El Metè, Embeth's probably-imaginary parrot, is a funny addition.
Thanks for asking about the parrot! On some level, I feel like the parrot represents Embeth's marriage and her feelings about her husband. Sometimes, Embeth wishes she could be rid of El Metè. It's irritating and a burden to always have a parrot on your shoulder. But ultimately, Embeth would probably miss El Metè if he were gone.
I was obsessed with parrots when I was a kid. I wrote a research paper on them. I drew them all the time. (I still can draw a pretty good parrot.) I was an only child and loved the idea of having an animal I could speak to. I begged my parents to take me to a theme park/zoo called Parrot Jungle, so I could meet the object of my affection in life. But the reality of a parrot wasn't what I thought it would be. They were smelly and dirty. They spoke, yes, but nothing germane. When a parrot was placed on my arm, I remember the claws digging into me and how ridiculously heavy that parrot felt. I suppose the Embeth section, in part, draws on my childhood disillusionment with parrots.
Slut-shaming: for Jane, it comes up in her past when she was Aviva. What's the statute of limitations for mistakes made? Monica Lewinsky has had a very tough time of it.
With the Internet, there is no statute of limitations, is there? You can always Google something and everything comes up forever.
On some level, I find myself stunned that Monica Lewinsky is only 43. It points out how very young she was when the Clinton scandal happened. I read her New York Times piece on Roger Ailes a couple of months ago, and read the comments beneath it, too. Knowing this book would be published in a few months, I wanted to know how people were reacting to her all these years later. And, my God, the level of judgment was intense. She was a baby then. She made a mistake. President Clinton's mistake was worse--he was a grown man, a father, the leader of the free world. She was a dopey intern. Come on, people.
A funny comment that I read was from a woman who said she was a White House intern around the same time Monica Lewinsky was. She said that many of the women she worked with had great sympathy for Lewinsky. It could have been any one of them. President Clinton's charisma was so great that had he looked any of their directions, they could have been her.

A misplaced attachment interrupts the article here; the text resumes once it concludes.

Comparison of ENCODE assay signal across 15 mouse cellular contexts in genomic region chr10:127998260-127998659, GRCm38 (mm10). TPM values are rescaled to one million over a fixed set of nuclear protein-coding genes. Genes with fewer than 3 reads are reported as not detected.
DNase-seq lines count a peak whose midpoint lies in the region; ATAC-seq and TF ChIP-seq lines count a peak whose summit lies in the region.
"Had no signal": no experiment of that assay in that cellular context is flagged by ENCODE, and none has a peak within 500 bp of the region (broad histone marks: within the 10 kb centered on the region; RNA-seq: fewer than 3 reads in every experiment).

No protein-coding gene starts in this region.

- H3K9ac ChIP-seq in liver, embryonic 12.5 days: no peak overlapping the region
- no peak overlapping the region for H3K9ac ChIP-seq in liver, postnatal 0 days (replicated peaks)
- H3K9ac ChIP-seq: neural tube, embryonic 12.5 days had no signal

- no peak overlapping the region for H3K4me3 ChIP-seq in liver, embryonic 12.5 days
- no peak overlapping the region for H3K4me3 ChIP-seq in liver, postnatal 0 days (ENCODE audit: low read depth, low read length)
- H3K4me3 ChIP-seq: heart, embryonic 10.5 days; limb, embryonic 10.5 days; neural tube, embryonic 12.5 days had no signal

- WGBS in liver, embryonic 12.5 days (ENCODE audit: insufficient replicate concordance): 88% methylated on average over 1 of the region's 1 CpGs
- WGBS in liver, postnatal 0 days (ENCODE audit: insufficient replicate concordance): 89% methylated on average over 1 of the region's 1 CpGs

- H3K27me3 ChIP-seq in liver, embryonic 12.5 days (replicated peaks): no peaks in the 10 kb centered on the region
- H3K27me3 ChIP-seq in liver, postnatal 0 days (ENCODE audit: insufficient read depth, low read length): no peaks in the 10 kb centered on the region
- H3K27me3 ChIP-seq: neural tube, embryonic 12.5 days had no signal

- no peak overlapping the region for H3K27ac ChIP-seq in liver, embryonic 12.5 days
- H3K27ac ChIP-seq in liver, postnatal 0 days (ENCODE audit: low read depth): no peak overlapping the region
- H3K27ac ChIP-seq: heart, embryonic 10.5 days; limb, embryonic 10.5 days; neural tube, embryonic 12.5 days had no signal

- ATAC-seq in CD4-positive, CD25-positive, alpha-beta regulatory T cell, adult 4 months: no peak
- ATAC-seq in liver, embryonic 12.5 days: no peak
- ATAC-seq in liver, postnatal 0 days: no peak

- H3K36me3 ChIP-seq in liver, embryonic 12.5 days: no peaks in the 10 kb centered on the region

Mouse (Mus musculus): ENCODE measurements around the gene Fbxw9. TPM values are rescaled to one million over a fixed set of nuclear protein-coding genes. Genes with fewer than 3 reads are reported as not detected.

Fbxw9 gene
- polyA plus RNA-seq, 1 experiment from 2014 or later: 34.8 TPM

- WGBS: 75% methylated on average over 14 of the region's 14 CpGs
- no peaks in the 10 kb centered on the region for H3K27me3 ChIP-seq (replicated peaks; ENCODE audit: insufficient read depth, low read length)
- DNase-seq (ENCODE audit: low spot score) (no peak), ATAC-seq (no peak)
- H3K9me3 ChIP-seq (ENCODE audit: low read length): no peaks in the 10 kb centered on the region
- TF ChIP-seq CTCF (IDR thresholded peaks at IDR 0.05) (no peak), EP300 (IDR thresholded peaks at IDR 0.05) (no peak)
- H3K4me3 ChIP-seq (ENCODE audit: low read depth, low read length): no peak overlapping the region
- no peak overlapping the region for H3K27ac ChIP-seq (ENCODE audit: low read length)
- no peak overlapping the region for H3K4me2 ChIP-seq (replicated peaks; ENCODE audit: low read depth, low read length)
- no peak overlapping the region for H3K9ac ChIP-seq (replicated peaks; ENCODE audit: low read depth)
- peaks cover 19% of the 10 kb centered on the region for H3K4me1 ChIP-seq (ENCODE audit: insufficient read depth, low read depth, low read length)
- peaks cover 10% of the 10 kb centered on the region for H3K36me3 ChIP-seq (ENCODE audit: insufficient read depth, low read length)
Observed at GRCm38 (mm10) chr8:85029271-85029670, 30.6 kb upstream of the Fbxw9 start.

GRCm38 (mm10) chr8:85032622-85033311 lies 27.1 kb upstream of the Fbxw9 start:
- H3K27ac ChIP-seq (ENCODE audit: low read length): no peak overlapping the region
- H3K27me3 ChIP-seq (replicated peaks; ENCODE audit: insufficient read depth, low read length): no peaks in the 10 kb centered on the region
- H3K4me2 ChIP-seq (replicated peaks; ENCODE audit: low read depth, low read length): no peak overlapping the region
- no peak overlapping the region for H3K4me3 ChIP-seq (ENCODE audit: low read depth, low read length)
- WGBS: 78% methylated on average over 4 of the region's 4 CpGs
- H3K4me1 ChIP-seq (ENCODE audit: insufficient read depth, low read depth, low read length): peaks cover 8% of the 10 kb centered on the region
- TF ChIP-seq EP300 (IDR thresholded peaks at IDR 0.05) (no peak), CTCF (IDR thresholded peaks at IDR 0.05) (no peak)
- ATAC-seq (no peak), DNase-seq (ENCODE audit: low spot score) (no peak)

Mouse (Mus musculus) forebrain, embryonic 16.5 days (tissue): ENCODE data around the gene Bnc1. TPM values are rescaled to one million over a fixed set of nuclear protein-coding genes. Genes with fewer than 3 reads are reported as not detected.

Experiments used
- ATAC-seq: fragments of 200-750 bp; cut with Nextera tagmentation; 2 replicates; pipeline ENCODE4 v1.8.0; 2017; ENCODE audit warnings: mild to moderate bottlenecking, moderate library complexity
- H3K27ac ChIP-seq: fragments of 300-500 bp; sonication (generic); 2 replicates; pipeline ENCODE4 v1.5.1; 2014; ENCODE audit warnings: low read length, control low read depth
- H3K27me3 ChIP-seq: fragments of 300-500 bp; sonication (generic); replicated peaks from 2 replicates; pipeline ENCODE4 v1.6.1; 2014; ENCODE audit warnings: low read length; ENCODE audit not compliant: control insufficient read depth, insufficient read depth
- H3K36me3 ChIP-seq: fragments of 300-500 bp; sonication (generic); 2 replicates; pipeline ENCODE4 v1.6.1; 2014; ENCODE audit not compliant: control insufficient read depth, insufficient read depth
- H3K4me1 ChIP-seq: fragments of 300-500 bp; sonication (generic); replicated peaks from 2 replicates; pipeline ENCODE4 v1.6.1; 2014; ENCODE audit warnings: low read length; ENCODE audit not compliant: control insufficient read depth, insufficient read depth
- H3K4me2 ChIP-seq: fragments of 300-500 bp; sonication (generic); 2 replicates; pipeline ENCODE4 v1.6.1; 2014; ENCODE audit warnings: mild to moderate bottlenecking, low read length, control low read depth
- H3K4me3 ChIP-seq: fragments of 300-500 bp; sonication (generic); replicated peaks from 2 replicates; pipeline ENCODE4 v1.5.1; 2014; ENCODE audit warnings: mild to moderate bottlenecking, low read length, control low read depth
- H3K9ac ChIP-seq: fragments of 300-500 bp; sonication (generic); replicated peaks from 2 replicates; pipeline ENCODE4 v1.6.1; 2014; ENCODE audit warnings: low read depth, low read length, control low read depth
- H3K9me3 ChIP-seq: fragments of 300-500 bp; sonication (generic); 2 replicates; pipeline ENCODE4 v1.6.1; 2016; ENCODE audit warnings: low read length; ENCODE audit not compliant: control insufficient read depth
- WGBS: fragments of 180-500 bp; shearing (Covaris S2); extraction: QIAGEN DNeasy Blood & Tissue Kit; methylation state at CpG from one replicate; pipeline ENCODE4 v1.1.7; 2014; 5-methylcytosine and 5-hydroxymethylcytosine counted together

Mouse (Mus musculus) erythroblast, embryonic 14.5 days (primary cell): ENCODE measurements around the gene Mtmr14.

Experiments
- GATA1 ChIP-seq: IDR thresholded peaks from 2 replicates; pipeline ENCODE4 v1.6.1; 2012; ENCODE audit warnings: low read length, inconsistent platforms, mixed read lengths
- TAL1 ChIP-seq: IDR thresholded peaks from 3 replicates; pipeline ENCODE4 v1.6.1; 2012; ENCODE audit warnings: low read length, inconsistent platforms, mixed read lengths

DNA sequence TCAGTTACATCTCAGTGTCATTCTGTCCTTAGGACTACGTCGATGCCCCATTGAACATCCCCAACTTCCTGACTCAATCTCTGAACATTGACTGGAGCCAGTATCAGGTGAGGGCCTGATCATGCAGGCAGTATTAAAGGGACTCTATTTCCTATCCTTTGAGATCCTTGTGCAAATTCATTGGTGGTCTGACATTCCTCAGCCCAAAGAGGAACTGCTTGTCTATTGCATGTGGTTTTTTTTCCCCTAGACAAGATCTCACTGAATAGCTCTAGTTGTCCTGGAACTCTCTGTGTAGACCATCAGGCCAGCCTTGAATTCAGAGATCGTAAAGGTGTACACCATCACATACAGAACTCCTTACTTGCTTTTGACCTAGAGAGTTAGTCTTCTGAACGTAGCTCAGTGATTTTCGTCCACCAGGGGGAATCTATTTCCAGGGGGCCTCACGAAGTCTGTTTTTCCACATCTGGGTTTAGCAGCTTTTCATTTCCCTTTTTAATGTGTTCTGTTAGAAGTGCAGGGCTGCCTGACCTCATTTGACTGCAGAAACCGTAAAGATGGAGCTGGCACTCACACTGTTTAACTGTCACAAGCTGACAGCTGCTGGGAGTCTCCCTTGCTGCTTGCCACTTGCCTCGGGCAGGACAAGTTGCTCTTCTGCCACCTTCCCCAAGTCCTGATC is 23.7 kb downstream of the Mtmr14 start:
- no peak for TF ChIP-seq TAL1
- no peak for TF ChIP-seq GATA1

There are people, by the way, who can't even bear a fictional woman who has made mistakes. I rarely post online, but I put up a post describing my new book and generally people said they were looking forward to it, but several people felt the need to say things like, "Aviva sure sounds like a dumb girl." It's funny because A.J. Fikry is also dumb, arguably dumber--he is running his business into the ground, for instance. Both characters have made huge life mistakes, and yet, I don't recall anyone ever feeling the need to tell me that A.J. was dumb.
Jane says she survived by refusing to feel shame. How does one do that?
We need to stop apologizing. Women are quicker than men to apologize for themselves. Do you remember when Hillary Clinton conceded? She led with an apology. Trust me, a Trump concession would not have begun with an apology.
Shame is internal, and the decision to feel shame is internal. However, shaming is externally imposed by society, and women are particularly susceptible to shaming. I know that as a woman I have some agency in whether and how I choose to participate in a culture that shames other women. I know I can challenge old-fashioned narratives that attempt to punish and disempower other women. That's what I hope Young Jane Young does, by the way. --Marilyn Dahl